Carlos opened his presentation with a slide that Melissa had made, illustrating multicultural identity. A screen shot of that slide is below.
Does the slide remind you of anything? If you are at all familiar with our Cultural Detective Method, I believe you’ll immediately think of two things. First, the image contained on the definitions page in every CD package:
This image that reminds us that none of us are one story. We have multiple layers of identity, we have been influenced by multiple cultural experiences, and we should never diminish ourselves or others by only acknowledging one layer.
Second, the slide may remind you of our graphic illustrating the layering of our Values Lenses, showing how complex we are as individuals. This is an approach we teach over and over again in our webinars and facilitator workshops using the following graphic:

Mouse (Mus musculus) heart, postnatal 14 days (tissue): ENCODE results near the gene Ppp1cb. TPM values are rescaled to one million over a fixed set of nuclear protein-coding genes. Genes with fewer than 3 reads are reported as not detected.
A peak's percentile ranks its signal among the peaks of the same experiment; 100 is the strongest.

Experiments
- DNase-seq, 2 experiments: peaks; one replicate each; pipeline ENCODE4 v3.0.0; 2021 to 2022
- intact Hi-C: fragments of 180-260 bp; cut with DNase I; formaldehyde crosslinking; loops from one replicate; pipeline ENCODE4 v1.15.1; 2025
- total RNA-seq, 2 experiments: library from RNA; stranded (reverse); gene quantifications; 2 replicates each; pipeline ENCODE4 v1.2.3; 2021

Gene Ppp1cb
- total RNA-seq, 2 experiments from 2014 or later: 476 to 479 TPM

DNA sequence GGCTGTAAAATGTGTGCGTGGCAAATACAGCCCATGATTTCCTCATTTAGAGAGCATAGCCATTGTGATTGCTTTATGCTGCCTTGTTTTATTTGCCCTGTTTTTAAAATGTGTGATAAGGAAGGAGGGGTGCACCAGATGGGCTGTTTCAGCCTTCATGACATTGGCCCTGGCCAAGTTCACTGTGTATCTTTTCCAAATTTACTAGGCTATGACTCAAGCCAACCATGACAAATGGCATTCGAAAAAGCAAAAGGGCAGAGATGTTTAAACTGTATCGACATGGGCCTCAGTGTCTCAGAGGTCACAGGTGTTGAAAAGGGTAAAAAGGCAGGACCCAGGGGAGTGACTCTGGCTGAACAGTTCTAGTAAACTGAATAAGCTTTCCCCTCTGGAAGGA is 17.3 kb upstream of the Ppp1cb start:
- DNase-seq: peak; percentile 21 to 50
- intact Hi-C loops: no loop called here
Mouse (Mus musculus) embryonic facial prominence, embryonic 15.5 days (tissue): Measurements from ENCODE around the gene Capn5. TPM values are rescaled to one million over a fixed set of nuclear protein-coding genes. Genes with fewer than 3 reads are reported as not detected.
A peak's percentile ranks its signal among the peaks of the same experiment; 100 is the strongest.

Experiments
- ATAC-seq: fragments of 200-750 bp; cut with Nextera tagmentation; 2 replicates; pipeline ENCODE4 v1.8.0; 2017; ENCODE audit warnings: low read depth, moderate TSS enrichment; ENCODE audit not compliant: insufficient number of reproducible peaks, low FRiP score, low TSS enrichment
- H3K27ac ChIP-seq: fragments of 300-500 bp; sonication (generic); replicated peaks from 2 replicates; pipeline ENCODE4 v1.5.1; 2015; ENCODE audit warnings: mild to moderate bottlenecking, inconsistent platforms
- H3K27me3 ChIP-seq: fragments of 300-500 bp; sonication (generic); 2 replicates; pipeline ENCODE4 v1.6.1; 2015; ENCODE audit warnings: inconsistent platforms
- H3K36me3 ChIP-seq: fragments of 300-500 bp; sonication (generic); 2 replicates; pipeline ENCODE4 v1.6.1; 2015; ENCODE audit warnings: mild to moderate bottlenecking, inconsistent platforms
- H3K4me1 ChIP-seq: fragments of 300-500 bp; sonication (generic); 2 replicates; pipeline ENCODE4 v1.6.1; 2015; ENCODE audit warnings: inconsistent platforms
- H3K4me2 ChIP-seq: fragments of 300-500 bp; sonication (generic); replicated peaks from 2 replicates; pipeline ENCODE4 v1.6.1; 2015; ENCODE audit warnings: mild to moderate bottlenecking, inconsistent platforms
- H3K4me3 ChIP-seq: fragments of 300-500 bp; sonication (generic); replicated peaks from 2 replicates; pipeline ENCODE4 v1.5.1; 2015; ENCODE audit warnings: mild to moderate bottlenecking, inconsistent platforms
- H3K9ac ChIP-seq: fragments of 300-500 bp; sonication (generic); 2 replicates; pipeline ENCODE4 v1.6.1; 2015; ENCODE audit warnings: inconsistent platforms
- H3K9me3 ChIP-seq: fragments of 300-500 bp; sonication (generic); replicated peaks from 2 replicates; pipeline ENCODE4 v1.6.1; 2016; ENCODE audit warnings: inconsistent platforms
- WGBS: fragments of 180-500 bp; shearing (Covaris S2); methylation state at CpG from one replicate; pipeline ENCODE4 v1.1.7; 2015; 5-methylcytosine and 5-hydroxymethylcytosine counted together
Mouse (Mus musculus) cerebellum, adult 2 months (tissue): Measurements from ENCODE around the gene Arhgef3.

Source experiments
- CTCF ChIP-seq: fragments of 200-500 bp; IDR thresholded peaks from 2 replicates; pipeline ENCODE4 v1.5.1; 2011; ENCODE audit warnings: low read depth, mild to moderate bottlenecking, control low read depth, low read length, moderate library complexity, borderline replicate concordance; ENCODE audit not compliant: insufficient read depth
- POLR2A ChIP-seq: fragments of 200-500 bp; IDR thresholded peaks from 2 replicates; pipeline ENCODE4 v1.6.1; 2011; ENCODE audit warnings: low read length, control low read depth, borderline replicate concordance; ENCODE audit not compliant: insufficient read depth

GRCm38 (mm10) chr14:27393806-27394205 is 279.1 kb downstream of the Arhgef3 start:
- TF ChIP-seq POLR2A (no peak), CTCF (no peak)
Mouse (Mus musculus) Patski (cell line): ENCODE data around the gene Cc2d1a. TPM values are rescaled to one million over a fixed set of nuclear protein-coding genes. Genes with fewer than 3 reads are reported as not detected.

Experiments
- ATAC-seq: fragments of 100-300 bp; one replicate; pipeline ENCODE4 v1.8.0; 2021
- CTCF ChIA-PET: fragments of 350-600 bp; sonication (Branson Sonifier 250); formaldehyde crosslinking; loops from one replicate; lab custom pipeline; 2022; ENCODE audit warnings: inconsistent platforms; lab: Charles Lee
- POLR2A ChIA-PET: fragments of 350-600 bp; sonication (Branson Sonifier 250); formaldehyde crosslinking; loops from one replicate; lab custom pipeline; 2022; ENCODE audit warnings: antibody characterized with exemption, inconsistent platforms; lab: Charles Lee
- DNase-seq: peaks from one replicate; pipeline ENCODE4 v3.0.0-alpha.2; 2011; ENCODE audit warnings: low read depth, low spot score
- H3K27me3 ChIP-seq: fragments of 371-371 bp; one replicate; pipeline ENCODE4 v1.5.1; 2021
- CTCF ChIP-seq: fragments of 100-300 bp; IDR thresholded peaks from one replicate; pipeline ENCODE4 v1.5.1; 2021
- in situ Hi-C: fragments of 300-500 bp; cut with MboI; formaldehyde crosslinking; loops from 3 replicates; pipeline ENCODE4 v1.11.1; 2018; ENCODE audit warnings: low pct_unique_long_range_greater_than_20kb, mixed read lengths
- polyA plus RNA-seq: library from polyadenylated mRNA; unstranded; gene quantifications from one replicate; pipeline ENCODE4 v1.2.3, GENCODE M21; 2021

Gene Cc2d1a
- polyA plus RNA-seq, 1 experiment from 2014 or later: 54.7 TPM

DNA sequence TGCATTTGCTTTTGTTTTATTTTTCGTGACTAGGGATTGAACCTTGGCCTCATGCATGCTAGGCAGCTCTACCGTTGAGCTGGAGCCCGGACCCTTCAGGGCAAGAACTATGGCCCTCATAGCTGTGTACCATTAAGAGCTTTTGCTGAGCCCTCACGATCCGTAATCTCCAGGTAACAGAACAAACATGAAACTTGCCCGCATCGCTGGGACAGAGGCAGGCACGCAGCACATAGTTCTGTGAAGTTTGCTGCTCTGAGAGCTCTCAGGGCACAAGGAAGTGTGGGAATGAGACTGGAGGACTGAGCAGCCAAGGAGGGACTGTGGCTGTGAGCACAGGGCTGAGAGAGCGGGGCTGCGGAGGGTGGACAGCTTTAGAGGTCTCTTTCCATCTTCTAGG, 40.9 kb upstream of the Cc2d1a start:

Carlos explained that most intercultural instruments look primarily at nationality, and he supposes that this is because it’s the easiest: “low-hanging fruit.” He explained that while a multi-layered model is important, it’s also more difficult, and that is perhaps why no one has created one. I realized that we have one such model and process here, in our CD series, and I’ve failed to communicate that to Carlos!